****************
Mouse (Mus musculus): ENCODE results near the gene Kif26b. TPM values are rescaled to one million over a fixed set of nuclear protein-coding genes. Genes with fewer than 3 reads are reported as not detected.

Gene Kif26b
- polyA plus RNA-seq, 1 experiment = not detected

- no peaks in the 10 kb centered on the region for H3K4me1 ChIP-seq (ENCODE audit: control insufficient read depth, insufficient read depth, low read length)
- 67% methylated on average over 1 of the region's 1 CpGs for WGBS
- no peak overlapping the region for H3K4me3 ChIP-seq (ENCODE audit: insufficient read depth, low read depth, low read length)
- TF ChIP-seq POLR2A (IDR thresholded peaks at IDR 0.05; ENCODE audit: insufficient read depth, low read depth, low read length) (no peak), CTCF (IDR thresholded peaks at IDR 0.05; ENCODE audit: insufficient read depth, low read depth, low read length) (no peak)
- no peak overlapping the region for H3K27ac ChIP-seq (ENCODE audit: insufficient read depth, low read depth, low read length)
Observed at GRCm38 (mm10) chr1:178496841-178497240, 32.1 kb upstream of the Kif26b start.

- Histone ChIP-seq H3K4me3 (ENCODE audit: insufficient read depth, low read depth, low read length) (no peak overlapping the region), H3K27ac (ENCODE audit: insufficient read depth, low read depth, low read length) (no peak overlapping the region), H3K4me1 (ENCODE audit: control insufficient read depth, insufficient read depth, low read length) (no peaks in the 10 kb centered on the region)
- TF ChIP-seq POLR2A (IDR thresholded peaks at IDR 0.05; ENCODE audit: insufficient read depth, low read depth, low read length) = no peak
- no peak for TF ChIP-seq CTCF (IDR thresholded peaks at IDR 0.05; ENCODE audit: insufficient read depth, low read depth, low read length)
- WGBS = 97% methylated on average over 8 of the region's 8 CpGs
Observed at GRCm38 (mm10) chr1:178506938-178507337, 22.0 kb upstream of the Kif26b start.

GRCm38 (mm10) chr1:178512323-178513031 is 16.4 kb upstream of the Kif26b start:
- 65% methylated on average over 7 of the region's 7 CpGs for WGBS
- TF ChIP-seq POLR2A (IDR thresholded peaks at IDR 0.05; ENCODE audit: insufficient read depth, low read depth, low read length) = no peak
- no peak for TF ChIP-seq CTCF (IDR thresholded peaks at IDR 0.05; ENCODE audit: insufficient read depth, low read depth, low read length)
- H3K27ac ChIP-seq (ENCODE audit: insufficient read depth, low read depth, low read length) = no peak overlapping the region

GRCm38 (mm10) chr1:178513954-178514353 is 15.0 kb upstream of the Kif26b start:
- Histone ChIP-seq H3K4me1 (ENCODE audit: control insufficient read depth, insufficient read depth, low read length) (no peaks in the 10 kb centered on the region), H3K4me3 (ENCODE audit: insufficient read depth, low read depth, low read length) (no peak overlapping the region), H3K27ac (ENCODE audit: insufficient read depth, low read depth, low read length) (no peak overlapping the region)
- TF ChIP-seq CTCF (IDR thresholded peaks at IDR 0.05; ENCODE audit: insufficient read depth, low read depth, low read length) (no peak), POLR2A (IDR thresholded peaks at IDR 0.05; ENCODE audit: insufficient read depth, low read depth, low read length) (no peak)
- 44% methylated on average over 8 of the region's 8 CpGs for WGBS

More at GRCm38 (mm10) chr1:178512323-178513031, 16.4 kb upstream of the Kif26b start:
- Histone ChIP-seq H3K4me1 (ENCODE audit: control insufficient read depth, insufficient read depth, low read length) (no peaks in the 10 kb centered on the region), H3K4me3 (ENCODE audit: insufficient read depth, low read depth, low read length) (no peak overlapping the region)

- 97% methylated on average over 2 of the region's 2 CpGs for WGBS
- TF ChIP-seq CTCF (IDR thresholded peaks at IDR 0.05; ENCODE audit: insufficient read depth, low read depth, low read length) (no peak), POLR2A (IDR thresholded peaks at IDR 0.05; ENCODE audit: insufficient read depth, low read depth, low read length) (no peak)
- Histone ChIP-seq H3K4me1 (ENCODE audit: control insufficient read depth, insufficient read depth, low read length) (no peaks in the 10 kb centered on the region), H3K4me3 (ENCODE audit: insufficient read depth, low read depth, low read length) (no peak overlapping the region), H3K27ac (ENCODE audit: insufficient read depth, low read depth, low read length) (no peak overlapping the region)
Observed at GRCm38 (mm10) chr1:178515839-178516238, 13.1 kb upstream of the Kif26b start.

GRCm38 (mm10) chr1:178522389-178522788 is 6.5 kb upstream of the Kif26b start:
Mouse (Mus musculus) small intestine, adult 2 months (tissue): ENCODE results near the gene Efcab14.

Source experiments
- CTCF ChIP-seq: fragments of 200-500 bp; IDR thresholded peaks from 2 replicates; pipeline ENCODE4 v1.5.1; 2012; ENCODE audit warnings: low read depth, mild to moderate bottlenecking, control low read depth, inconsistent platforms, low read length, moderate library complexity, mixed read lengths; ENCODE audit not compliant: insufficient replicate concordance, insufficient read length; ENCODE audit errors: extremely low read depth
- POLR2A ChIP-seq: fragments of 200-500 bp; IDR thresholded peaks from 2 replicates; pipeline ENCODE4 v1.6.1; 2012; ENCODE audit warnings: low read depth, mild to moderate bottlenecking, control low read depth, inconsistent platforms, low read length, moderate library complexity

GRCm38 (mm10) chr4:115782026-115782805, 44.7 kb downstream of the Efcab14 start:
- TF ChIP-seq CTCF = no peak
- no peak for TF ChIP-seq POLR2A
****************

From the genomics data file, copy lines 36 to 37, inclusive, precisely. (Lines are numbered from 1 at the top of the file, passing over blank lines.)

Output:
- TF ChIP-seq CTCF = no peak
- no peak for TF ChIP-seq POLR2A